If you've just quit smoking cigarettes or have recently spent an extended period of time inhaling second-hand smoke, hanging around a campfire or other incendiary events, there are steps you can take to flush the effects from your system. Smoke may get in your eyes, but it also has a way of infiltrating your circulatory system, hair, skin and other organs. It smells bad because it is bad, impacting your well-being in negative ways.
Things You'll Need
- Herbal teas, especially peppermint, ginger and fennel
- Eucalyptus oil
Shower in lukewarm water. Use a loofah or soft brush to gently scrub surface traces of smoke and ash from your skin. This will also encourage circulation and speed up the metabolic processes that will eventually flush the smoke from your internal system. Use a gentle shampoo to wash your hair and rinse thoroughly. You can also use a sauna or steam bath for deeper cleansing that helps your body purge the smoke.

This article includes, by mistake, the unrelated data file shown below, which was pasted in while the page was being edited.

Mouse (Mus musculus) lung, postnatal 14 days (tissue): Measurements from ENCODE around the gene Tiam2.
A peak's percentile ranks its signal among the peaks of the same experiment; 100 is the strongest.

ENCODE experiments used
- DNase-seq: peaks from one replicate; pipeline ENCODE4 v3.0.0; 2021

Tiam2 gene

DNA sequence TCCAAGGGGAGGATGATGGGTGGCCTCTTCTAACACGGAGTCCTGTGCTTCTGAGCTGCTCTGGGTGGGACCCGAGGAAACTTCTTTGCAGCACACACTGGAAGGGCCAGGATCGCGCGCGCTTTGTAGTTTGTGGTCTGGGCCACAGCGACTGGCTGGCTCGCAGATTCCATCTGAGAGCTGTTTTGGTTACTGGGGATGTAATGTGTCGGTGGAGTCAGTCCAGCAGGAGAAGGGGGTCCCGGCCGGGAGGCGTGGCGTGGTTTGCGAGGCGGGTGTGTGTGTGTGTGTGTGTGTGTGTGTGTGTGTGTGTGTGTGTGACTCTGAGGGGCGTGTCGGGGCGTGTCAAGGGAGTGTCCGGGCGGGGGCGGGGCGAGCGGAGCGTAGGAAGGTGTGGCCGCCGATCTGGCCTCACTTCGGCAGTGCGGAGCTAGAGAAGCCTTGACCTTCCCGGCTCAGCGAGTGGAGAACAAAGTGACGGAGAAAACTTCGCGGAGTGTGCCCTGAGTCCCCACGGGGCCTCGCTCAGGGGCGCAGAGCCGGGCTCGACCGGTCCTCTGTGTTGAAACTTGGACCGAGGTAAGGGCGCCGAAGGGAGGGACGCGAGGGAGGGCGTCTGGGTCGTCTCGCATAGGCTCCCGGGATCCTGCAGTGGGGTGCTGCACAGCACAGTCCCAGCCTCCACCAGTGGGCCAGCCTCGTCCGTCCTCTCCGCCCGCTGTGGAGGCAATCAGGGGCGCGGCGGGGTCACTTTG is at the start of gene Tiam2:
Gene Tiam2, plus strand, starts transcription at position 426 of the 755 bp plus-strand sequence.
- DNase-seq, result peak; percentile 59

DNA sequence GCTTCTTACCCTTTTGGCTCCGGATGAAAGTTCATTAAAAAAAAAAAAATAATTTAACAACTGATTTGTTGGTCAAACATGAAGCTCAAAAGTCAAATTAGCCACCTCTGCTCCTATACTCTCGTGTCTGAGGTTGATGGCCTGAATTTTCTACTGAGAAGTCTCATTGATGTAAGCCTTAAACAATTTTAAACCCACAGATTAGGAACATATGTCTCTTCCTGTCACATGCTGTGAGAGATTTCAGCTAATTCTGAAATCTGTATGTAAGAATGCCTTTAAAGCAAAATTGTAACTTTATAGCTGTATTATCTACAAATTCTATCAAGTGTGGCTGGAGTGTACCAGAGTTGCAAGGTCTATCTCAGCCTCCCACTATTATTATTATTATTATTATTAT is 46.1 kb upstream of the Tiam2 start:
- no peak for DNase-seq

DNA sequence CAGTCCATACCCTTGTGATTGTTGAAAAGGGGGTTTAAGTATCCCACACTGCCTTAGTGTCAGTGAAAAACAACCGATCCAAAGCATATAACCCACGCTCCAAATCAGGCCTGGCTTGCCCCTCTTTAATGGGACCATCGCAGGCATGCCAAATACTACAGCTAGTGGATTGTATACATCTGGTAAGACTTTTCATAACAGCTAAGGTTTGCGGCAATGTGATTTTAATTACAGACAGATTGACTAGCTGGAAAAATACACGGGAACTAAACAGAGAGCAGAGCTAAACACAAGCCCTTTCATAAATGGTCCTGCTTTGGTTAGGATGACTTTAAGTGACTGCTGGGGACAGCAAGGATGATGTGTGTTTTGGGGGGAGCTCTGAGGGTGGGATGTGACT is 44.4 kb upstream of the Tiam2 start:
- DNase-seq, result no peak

Drink lots of fluids. Water is best but clear fruit juices, such as apple, and herbal teas with cleansing properties, such as peppermint, ginger, green tea and fennel, are also good.
Support your liver and lungs with vitamin supplements and the right food as they naturally cleanse your system. Broccoli and cauliflower and fruits such as lemon and blueberries are good for the liver, which is a key organ for ridding the body of the toxins, including tar, ash and nicotine, contained in smoke. Vitamins E and C are also helpful for detox, purification and rejuvenation.
Exercise gently to the point where your breathing and heart rate are slightly elevated. This will hasten your body's natural detoxification function through sweating and expectoration. Yoga is a a low-impact, low-stress activity that can also aid this process.
Blow your nose. Smoke and particulates collect in the hairs of your nose and need to be expelled by blowing. Inhale a diffusion of eucalyptus in steaming water to further cleanse your nasal passages and respiratory system through expectoration.